The Black Tear

Linda Burton posting from Honolulu, Hawaii – “To the best of our knowledge, there are 13 remaining survivors,” the Ranger told us, as we gathered on the windy platform that stands sentinel over the remains of the USS Arizona. Out of the crew of 1,511, there were 334 crewmen who survived the December 7 attack, 1941. We were shown the movie first; live footage of events and fears that led up to the attack; Japanese and US defense strategies; consequences. Now here, peering down into the waters of Pearl Harbor, we see the rusted evidence of that day, an iridescent oil slick shimmering in the waves part of the story too. 

The Ranger continued. “When any survivor passes, should they choose, they will be cremated and their ashes and their family flown to Pearl Harbor. When the Memorial is closed for the day, the family will gather here for the ceremony. Afterwards, their sealed urn is presented to divers, who then swim with the urn into the open barbette of Gun Turret IV and proceed to a large open slot. The urn is placed into the slot where it slides into the ship, allowing the deceased to come to rest with his shipmates. When the last survivor is laid to rest, the Black Tear will stop.”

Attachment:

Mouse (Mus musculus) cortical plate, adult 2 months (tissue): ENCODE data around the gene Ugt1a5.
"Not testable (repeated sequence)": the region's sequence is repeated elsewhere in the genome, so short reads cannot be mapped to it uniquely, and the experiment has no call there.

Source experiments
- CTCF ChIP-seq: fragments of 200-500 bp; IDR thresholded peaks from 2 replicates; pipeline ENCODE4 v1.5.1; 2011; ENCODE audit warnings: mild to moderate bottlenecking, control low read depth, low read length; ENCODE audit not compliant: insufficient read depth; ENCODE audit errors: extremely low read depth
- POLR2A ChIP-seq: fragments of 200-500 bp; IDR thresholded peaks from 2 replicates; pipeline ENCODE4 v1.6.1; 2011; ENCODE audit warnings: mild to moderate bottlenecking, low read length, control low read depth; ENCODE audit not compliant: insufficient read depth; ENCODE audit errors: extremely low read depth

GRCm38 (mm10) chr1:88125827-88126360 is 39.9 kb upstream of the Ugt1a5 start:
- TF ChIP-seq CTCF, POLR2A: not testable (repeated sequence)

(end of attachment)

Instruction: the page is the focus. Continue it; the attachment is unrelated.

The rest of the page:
The Black Tear is an oil leak; it’s estimated that about nine quarts a day surface from the ship; it carried 1.4 million gallons of fuel when it sank that day (since it was immediately contaminated with salt water, it lost its value and was not recovered). And, according to the Ranger, once no more survivors remain, the ship will be sealed. Many facts and figures supplement the emotional range of the story — how many died; the number of attack planes; the minutes it took to realize what was happening; the speed of the recovery after the attack; the dollar value of materials salvaged — mind boggling numbers that somehow slide over my head; it’s too much to grasp. It’s said that those 334 survivors suffered guilt for being survivors at all; that a longing persists to join their crewmates. Good that a return is allowed; a somber honor, visible as a slick of oil.

There’s visibility on the hill above Honolulu too, at Punchbowl Cemetery, officially titled the National Memorial Cemetery of the Pacific. A volcanic crater where Hawaiians once offered human sacrifice to pagan gods, it’s still a reminder of sacrifice today; over 13,000 sailors and soldiers and marines who died in WWII are buried there. Space is available for more cremated remains.